Such of us were not liked the better by the master, as were in favour with his wife. She was a sprightly good-looking woman, with black eyes; and was beheld with transport by the boys, whenever she appeared at the school-door. Her husband’s name, uttered in a mingled tone of good-nature and imperativeness. brought him down from his seat with smiling haste. Sometimes he did not return. On entering the school one day, he found a boy eating cherries. “Where did you get those cherries?” exclaimed he, thinking the boy had nothing to say for himself. “Mrs. —— gave them me, Sir.” He turned away, scowling with disappointment. Speaking of fruit, reminds me of a pleasant trait on the part of a Grecian of the name of Le Grice. He was the maddest of all the great boys in my time; clever, full of address, and not hampered with modesty. Remote rumours, not lightly to be heard, fell on our ears, respecting pranks of his amongst the nurse’s daughters. He was our Lord Rochester. He had a fair handsome face, with delicate aquiline nose, and twinkling eyes. I remember his astonishing me, when I was “a new boy,” with sending me for a bottle of water, which he proceeded to pour down the back of G. a grave Deputy Grecian. On the master’s asking him one day, why he, of all the boys, had given up no
exercise, (it was a particular exercise that they were bound to do in the course of a long set of holidays,) he said he had had “a lethargy.” The extreme impudence of this puzzled the master; and I believe nothing came of it. But what I alluded to about the fruit, was this. Le Grice was in the habit of eating apples in school-time, for which he had been often rebuked. One day, having particularly pleased the master, the latter, who was eating apples himself, and who would now and then with great ostentation present a boy with some half-penny token of his mansuetude, called out to his favourite of the moment;—“Le Grice, here is an apple for you.” Le Grice, who felt his dignity hurt as a Grecian, but was more pleased at having this opportunity of mortifying his reprover, replied, with an exquisite tranquillity of assurance, “Sir, I never eat apples.” For this, among other things, the boys adored him. Poor fellow! He and
Favell (who, though very generous, was said to be a little too sensible of an humble origin,) wrote to the Duke of York when they were at College, for commissions in the army. The Duke good-naturedly sent them. Le Grice died a rake in the West Indies. Favell was killed in one of the battles in Spain, but not before he had distinguished himself as an officer and a gentleman.

The Upper Grammar School was divided into four classes, or forms. The two under ones were called Little and Great Erasmus; the two upper were occupied by the Grecians and Deputy Grecians. We used to think the title of Erasmus taken from the great scholar of that name; but the sudden appearance of a portrait among us, bearing to be the likeness of a certain Erasmus Smith, Esquire, shook us terribly in this opinion, and was a hard trial of our gratitude. We scarcely relished this perpetual company of our benefactor watching us, as he seemed to do, with his omnipresent eyes. I believe he was a rich merchant, and that
the forms of Little and Great Erasmus were really named after him. It was but a poor consolation to think that he himself, or his great-uncle, might have been named after Erasmus. Little Erasmus learnt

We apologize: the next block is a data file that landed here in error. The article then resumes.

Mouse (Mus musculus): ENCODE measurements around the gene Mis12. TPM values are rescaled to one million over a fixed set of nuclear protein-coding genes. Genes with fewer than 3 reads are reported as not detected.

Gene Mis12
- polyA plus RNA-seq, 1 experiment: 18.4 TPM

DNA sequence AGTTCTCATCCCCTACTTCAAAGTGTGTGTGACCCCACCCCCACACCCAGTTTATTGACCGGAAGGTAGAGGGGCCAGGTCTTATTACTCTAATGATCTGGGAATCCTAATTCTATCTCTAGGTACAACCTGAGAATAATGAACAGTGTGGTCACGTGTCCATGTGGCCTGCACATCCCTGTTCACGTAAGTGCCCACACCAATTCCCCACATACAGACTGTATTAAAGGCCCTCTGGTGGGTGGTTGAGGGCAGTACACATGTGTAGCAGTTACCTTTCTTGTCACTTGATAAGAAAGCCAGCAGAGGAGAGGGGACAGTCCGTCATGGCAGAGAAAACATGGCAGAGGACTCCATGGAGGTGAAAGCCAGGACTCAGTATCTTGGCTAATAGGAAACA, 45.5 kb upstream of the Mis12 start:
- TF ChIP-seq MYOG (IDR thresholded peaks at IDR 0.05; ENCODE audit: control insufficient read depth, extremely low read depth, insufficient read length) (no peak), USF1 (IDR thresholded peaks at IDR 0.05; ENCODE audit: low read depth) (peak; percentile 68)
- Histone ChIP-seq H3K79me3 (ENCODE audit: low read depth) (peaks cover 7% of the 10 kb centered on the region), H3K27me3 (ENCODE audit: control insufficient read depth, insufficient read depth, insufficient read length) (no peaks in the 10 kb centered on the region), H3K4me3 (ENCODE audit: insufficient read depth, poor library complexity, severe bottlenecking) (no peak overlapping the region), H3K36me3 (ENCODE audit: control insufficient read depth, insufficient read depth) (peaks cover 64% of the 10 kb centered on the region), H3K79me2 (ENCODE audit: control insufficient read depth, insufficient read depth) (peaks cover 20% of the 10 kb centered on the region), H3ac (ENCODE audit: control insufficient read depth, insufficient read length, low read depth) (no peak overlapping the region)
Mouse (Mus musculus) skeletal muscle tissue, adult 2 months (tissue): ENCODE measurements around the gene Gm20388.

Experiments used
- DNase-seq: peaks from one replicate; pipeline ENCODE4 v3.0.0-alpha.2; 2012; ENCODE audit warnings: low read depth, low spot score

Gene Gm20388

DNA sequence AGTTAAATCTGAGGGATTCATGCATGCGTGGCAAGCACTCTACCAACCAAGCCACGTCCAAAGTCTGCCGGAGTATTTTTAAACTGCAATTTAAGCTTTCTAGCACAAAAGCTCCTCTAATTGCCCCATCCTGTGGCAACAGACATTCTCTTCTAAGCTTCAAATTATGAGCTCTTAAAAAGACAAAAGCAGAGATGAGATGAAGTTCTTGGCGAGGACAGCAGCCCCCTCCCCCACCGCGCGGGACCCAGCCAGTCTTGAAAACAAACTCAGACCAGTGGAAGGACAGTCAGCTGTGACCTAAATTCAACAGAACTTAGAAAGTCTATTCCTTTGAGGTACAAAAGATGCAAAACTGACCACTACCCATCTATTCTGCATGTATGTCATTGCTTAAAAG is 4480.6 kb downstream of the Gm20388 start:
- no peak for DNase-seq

Ovid; Great Erasmus, Virgil, Terence, and the Greek Testament. The Deputy Grecians were in Homer, Cicero, and Demosthenes; the Grecians in the Greek plays and the mathematics. When a boy entered the Upper School, he was understood to be in the road to the University, provided he had inclination and talents for it; but as only one Grecian a-year went to College, the drafts out of Great and Little Erasmus into the writing-school were numerous. A few also became Deputy Grecians without going farther, and entered the world from that form. Those who became Grecians, always went to the University, though not always into the Church; which was reckoned a departure from the contract. When I first came to school, at seven years old, the names of the Grecians were Allen, Favell, Thomson, and Le Grice, brother of the Le Grice above-mentioned, and now a clergyman in Cornwall. Charles Lamb had lately been Deputy Grecian; and Coleridge had left for the University. The master, inspired by his subject with an eloquence beyond himself, once called him, “that sensible fool, Cōlĕrĭdge;” pronouncing the word like a dactyl. Coleridge must have alternately delighted and bewildered him. The compliment, as to the bewildering, was returned; if not the delight. The pupil, I am told, says he dreams of the master to this day, and that his dreams are horrible. A bon-mot of his is recorded, very characteristic both of pupil and master. Coleridge, when he heard of his death, said, “It was lucky that the cherubim who took him to heaven were nothing but faces and wings, or he would infallibly have flogged them by the way.” This is his esoterical opinion of him. His outward and subtler opinion, or opinion exoterical, he has favoured the
public with in his Literary Life. He praises him, among other things, for his good taste in poetry, and his not suffering the boys to get into the commonplaces of Castalian streams, Invocations to the Muses, &c. Certainly there were no such things in our days,—at least, to the best of my remembrance. But I do not think the master saw through them, out of a perception of any thing farther. His objection to a commonplace must have been itself commonplace. I do not remember seeing Coleridge when I was a child. Lamb’s visits to the school, after he left it, I remember well, with his fine intelligent face. Little did I think I should have the pleasure of sitting with it in after-times as an old friend, and seeing it careworn and still finer.